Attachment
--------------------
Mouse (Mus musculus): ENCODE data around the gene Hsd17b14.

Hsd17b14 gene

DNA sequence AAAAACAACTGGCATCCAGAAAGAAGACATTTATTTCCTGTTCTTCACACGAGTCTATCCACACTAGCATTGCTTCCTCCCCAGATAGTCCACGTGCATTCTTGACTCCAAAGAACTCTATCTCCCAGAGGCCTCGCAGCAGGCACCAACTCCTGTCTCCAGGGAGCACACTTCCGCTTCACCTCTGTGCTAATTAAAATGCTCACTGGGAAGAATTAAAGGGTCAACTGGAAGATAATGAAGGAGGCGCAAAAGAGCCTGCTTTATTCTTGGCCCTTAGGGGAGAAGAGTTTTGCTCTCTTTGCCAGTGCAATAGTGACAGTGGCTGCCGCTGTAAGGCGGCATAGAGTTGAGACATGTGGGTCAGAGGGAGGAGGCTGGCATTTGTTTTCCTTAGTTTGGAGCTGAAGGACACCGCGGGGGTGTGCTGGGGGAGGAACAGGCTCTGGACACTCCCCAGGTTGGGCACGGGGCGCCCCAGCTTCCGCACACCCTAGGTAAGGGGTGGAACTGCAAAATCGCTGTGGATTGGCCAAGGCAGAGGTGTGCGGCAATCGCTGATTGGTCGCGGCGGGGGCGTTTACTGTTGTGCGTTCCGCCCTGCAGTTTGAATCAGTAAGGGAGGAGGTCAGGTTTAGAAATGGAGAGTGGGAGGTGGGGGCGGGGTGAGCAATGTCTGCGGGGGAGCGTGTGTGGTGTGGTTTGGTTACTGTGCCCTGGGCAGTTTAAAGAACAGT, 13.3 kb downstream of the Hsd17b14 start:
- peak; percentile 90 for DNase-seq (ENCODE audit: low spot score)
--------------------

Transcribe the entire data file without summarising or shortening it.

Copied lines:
Mouse (Mus musculus): ENCODE data around the gene Hsd17b14.

Hsd17b14 gene

DNA sequence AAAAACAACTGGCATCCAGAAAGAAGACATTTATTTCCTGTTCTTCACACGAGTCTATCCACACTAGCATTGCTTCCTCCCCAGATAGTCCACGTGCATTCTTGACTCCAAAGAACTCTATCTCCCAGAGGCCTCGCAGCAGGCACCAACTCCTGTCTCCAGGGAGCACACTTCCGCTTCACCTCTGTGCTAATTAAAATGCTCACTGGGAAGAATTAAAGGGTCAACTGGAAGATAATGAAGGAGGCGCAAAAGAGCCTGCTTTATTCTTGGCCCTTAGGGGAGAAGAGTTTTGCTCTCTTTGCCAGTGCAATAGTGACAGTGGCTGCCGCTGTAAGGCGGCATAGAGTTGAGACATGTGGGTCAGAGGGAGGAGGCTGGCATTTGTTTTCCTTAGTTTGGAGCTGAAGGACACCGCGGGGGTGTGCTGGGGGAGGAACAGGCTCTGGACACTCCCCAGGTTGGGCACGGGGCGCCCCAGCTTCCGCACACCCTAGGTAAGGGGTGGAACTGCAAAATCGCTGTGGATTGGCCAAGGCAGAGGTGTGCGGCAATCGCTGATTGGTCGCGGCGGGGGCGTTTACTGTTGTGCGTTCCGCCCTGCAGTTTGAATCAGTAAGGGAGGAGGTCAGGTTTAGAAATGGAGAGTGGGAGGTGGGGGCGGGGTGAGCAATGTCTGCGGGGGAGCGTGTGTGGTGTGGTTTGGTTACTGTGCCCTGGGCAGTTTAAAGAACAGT, 13.3 kb downstream of the Hsd17b14 start:
- peak; percentile 90 for DNase-seq (ENCODE audit: low spot score)